The area is covered with thick, red dust. It is not very easy to breathe, and the inhabitants suffer from cancer more and more often. This is not an environmental catastrophe, but a Chinese industry. In Serbia.
It would seem that one of the world’s greatest and most powerful powers has finally realized that if it goes on like this, there won’t be much of a world to be conquered. Even recently, China, one of the largest polluters on the planet, was ready to suspend the industry for some time, just to meet the new emission standards.
Clearly, however, not everyone in the Chinese government is convinced that the short-term gains are not worth the long-term losses. At least, this is the result of a Reuters report describing the situation of residents living near a certain Serbian steelworks. I mean, once Serbian. Today it is state property of China. And which covers the surrounding towns with thick, red, carcinogenic dust.
In less than a decade, the number of people in the Smedrev area suffering from cancer has quadrupled. The area is inhabited by about 100 thousand. people. In 2011, 1,738 inhabitants suffered from cancer. In 2019, this number increased to 6,866 patients. It is also difficult to talk about the comfort of everyday life. Residents complain that they have to dry their laundry at home and clean cars with vinegar. Red dust gets everywhere and is not easy to get rid of.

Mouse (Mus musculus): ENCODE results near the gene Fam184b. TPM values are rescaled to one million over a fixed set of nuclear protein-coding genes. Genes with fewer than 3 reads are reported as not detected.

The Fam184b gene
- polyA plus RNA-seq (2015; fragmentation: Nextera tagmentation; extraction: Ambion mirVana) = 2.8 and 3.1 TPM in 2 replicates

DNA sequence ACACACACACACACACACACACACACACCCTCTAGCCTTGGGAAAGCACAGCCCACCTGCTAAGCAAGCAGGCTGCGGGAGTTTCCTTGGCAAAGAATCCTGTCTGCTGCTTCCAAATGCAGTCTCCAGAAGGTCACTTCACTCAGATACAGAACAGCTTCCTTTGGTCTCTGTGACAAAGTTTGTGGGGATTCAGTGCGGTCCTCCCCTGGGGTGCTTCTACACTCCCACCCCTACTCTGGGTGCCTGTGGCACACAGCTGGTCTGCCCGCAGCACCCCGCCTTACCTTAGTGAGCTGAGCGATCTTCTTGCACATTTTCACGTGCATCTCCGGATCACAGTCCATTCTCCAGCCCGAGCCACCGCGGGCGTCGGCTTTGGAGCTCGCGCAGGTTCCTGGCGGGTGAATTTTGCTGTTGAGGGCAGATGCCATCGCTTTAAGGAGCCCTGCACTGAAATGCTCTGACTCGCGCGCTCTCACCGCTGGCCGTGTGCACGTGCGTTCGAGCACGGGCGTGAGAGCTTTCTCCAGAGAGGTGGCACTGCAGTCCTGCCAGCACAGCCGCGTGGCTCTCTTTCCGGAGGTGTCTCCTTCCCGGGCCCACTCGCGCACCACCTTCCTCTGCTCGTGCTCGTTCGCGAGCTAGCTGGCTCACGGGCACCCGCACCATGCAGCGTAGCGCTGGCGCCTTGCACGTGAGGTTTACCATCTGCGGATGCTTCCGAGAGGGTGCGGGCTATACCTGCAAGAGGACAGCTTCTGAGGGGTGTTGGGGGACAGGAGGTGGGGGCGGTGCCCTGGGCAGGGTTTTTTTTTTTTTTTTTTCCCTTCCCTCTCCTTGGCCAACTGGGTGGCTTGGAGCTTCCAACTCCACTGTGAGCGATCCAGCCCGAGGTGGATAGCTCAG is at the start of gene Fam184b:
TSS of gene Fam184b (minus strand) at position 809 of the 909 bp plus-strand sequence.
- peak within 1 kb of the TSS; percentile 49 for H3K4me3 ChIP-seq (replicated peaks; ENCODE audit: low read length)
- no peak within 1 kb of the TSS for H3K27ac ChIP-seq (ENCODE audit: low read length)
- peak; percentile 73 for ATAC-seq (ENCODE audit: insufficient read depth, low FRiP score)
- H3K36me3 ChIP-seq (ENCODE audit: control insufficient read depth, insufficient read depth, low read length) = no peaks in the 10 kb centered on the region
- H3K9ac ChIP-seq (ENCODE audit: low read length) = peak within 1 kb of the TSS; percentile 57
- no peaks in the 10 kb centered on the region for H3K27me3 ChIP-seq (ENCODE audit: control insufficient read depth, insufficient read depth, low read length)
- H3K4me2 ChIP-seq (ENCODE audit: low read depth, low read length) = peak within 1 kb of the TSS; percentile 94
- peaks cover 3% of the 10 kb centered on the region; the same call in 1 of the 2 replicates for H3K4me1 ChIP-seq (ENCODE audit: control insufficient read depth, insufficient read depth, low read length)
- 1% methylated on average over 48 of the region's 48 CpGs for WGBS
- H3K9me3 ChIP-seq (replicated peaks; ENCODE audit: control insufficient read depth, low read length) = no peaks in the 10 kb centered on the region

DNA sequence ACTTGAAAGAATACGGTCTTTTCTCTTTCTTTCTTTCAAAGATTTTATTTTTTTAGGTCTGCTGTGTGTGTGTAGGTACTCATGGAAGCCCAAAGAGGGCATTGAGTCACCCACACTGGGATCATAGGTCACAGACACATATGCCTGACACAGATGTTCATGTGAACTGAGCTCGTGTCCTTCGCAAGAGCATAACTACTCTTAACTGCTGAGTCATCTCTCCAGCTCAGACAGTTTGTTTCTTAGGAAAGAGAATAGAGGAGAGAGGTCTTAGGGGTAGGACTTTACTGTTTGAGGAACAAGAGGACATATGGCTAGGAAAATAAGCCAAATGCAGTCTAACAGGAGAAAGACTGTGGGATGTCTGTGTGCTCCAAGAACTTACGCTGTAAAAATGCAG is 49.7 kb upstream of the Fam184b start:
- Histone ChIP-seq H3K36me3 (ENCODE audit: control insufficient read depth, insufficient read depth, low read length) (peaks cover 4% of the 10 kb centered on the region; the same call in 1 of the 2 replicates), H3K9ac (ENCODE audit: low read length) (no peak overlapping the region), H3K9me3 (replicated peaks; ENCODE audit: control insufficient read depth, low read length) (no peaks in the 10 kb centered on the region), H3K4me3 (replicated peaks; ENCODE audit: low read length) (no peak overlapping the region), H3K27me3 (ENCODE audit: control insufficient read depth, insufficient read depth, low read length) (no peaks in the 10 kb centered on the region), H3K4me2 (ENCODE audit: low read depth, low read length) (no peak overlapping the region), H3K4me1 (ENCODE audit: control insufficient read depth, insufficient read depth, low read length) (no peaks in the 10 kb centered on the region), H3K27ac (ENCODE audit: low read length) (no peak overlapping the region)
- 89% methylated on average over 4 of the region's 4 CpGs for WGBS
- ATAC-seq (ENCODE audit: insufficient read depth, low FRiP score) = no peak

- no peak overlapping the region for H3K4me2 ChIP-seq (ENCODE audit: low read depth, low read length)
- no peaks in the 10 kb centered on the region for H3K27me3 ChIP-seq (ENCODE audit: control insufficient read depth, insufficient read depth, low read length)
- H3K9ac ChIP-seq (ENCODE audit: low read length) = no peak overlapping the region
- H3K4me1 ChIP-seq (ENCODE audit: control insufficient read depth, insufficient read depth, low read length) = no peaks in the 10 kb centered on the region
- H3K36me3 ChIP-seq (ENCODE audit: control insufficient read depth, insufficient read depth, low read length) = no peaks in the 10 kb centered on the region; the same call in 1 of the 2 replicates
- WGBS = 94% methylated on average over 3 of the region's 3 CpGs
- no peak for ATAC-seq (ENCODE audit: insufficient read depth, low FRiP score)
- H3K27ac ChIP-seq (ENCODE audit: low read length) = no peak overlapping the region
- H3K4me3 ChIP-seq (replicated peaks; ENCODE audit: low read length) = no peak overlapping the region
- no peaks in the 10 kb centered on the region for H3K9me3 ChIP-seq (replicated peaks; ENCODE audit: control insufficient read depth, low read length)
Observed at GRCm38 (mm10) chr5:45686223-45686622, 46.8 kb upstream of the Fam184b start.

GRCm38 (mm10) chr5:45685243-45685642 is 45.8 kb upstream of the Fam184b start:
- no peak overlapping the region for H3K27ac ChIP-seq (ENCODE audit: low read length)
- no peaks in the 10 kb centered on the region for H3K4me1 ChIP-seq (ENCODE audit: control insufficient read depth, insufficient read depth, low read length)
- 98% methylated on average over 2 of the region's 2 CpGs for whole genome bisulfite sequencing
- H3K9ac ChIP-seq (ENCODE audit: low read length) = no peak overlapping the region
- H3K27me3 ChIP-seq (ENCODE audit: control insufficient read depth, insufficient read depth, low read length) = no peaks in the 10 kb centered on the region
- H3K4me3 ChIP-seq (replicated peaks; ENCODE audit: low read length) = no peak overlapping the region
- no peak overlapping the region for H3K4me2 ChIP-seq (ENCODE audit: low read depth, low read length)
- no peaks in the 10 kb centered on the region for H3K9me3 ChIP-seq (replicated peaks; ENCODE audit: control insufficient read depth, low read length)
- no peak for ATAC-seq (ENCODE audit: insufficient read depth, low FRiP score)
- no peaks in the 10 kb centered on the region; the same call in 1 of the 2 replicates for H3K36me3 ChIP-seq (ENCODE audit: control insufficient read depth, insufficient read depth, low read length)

The nearby steel plant is to blame, which the government concern Hesteel bought from Serbia five years ago for EUR 46 million. The owner declares that he has invested as much as EUR 300 million in technologies reducing pollution of the surrounding environment. He adds, however, that the allegations that the smelter affects cancer are unfounded. According to a spokesman for Hesteel, it may as well be a consequence of the armed conflict in Kosovo in 1999. Although it is not clear how.
Unfortunately, Hesteel did not respond to the analysis of the red dust content, which showed a high concentration of heavy metals. It is also unclear why the Serbian authorities are not responding – in the same year they ordered a Chinese copper mine located in the country to suspend operations until environmental standards were met – which it has done and is working again. Some suspect corruption by Serbian authorities, but there is no evidence of this.
Fortunately, the media all over the world are writing about the case, not only in Serbian newspapers. This gives hope that the authorities of individual countries will begin to take a closer look at Chinese foreign investments. Especially that this powerful superpower has been making multi-billion dollar investments for years, ensuring its even greater global expansion. There is definitely something to check.